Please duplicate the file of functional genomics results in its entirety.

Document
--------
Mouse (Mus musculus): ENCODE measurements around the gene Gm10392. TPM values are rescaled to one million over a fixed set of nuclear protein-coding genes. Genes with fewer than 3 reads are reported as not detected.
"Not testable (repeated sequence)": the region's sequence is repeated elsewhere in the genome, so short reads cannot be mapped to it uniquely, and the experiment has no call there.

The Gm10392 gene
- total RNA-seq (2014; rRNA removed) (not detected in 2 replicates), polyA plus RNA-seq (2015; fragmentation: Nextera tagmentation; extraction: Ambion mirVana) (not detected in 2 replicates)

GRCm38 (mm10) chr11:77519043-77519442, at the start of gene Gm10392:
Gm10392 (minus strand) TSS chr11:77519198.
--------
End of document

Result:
Mouse (Mus musculus): ENCODE measurements around the gene Gm10392. TPM values are rescaled to one million over a fixed set of nuclear protein-coding genes. Genes with fewer than 3 reads are reported as not detected.
"Not testable (repeated sequence)": the region's sequence is repeated elsewhere in the genome, so short reads cannot be mapped to it uniquely, and the experiment has no call there.

The Gm10392 gene
- total RNA-seq (2014; rRNA removed) (not detected in 2 replicates), polyA plus RNA-seq (2015; fragmentation: Nextera tagmentation; extraction: Ambion mirVana) (not detected in 2 replicates)

GRCm38 (mm10) chr11:77519043-77519442, at the start of gene Gm10392:
Gm10392 (minus strand) TSS chr11:77519198.